Judicial cross examination

By David Waters Caretakers of a World War I Memorial in the Mohave Desert, Henry and Wanda Sandoz, attends the … Continued

By David Waters

Caretakers of a World War I Memorial in the Mohave Desert, Henry and Wanda Sandoz, attends the Supreme Court’s oral arguments in the Mojave Desert Veterans Memorial case, Wednesday October 7, 2009. At microphone, National Commander Jim Sims, Military Order of the Purple Heart. Melina Mara/TWP

The court saved another cross this week, which should concern Christians more than secularists.

A federal district court in Illinois agreed to dismiss an atheist’s effort to bring down one of America’s tallest crosses, recently renovated in part with a $20,000 state government grant.

That follows last year’s U.S. Supreme Court ruling that blocked removal of a 6-foot, congressionally-endorsed cross at a war memorial in the Mojave Desert. The Mojave cross was stolen about 10 days later and remains missing.

The 111-foot Bald Knob Cross of Peace in southern Illinois isn’t going anywhere. But it represents another government downgrade of the Christian cross, from 2,000-year-old symbol of the Crucified and Resurrected Christ to — in this particular case — tourist attraction.

It’s just like a lake or a golf course,” Illinois state Sen. Gary Forby said of his support for the renovation grant. “It brings people in from five or six states – motorcycles, churches, sightseeing.”

Six Flags Over Jesus.

The federal court didn’t explain why it was OK for a state to spend taxpayer money to renovate a religious tourist attraction. It merely agreed with a federal magistrate who recommended that the case be dismissed.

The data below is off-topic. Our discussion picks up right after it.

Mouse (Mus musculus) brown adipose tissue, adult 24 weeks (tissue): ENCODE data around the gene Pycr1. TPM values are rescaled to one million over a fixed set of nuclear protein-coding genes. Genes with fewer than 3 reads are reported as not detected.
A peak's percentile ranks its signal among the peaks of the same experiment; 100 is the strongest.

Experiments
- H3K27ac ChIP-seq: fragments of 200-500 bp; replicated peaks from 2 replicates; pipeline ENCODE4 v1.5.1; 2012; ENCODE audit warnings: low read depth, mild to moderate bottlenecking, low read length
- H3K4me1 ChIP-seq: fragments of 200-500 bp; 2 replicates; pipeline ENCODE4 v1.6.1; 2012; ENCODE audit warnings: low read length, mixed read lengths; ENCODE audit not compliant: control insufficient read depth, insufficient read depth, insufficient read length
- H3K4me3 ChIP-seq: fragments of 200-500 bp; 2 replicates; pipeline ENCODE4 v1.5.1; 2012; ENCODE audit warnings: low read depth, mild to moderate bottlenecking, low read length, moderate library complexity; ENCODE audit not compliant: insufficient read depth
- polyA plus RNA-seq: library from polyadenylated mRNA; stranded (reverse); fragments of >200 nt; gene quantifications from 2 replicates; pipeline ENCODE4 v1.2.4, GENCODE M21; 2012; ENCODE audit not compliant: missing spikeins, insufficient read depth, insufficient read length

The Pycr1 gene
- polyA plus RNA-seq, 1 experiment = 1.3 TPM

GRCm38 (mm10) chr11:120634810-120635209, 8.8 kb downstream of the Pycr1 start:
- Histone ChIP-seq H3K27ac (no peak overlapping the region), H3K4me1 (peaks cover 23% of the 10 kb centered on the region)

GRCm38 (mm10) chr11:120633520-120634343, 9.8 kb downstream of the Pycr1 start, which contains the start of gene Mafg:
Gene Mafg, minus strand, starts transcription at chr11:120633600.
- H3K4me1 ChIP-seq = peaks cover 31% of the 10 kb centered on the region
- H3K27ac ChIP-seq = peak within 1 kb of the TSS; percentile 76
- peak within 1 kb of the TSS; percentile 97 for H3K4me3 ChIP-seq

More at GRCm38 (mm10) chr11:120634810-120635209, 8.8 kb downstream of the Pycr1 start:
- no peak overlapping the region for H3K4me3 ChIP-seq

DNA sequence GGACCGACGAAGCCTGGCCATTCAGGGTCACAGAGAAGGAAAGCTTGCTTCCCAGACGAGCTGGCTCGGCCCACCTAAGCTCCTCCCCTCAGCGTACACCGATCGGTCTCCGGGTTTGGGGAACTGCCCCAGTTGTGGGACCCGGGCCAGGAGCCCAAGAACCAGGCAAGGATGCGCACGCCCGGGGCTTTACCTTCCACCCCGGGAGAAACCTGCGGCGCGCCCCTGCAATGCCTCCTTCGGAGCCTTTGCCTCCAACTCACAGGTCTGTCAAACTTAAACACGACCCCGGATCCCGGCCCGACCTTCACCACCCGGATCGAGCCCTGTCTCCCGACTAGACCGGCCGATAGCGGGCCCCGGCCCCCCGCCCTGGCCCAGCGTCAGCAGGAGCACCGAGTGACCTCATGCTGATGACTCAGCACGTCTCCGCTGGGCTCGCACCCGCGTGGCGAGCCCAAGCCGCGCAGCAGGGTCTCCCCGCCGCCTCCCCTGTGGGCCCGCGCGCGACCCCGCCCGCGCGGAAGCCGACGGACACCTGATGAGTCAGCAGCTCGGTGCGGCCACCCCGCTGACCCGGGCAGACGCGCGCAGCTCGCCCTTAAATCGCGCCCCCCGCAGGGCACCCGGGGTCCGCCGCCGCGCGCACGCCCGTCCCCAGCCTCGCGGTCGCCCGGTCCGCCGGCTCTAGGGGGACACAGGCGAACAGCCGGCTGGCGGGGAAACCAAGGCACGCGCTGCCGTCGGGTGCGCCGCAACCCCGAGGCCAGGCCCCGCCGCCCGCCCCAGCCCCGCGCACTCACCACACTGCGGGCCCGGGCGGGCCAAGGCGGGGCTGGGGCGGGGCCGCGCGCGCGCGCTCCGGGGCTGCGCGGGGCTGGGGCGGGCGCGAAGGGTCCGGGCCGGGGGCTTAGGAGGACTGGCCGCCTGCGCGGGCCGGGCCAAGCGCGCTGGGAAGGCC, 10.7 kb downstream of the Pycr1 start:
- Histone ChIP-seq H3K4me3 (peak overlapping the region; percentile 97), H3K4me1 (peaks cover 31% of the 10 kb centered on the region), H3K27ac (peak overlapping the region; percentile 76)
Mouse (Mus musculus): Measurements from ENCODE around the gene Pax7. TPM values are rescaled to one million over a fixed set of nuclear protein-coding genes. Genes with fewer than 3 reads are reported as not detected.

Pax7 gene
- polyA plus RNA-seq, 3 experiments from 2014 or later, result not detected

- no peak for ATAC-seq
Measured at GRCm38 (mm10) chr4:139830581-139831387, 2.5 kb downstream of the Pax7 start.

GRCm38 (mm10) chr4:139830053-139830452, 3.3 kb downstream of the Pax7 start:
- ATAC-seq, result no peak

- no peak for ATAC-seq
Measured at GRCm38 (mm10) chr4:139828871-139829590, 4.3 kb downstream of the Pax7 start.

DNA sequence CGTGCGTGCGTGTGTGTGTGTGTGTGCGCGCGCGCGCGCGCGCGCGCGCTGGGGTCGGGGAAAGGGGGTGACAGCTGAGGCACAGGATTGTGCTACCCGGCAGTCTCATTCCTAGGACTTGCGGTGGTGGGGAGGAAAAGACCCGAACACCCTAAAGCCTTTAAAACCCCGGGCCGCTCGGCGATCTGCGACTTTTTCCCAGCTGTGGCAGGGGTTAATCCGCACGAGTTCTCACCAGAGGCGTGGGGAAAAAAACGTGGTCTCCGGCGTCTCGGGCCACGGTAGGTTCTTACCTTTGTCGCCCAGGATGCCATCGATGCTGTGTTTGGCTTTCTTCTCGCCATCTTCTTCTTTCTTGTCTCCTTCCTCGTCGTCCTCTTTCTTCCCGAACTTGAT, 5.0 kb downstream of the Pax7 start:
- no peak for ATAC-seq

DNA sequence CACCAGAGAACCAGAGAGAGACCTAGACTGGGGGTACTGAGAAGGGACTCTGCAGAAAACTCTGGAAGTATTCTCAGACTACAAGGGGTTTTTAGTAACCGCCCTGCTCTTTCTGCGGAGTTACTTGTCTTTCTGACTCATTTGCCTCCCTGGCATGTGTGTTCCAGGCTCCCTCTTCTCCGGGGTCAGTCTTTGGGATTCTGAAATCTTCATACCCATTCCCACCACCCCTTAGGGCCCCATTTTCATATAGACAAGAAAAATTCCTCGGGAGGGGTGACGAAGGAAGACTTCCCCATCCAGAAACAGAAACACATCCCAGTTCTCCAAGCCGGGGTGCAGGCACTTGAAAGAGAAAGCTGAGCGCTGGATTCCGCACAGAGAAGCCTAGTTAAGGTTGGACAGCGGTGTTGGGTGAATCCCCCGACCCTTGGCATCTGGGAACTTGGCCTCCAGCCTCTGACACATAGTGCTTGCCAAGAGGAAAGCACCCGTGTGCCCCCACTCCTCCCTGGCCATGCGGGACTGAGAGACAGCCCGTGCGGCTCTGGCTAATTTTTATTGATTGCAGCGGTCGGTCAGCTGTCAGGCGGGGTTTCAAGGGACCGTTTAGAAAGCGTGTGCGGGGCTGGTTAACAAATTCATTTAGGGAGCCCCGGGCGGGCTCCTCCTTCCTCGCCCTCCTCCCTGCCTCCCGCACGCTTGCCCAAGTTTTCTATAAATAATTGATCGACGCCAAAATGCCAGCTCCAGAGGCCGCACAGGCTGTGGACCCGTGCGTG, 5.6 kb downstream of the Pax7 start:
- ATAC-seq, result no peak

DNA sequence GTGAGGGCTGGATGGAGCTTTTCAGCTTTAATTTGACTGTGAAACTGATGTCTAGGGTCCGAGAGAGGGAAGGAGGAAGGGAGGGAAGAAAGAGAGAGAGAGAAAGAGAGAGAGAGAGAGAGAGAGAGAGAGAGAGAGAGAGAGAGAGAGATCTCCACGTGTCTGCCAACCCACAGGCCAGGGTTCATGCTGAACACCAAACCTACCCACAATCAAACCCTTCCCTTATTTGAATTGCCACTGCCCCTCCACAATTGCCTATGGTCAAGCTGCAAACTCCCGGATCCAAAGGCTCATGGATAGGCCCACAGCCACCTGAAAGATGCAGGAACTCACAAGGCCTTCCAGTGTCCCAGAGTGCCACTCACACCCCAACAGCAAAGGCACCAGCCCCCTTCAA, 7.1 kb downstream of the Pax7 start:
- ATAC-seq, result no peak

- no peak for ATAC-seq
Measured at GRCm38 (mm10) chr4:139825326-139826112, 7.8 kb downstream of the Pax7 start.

According to former law professor Howard M. Friedman of Religion Clause, the magistrate ruled that the “test for taxpayer standing was not met because the grant was made by the executive branch. It was not a specific legislative appropriation.”

Render unto the executive branch that which is the executive branch’s…

In the Mojave cross ruling, the Supreme Court did grudgingly acknowledge that the cross is “a religious symbol.

But in another cross-in-jeopardy case in 2008, U.S Dist. Judge Larry A. Burns ruled that the 29-foot Latin cross atop a war memorial on federal land in California can also communicate a “primarily non-religious message . . . The primary effect of the Mount Soledad memorial is patriotic and nationalistic.”

To make matters more confusing, and litigious, a U.S. Court of Appeals overturned that ruling in January.

“The use of such a distinctively Christian symbol to honor all veterans sends a strong message of endorsement and exclusion,” Judge Margaret M. McKeown wrote. “It suggests that the government is so connected to a particular religion that it treats that religion’s symbolism as its own, as universal. To many non-Christian veterans, this claim of universality is alienating . . . we conclude that the Memorial, presently configured and as a whole, primarily conveys a message of government endorsement of religion . . .”


Every time I read about a government official (judicial, legislative or executive) issuing some sort of ruling on the cross, I get a little nervous. And I am reminded of Constantine’s Cross.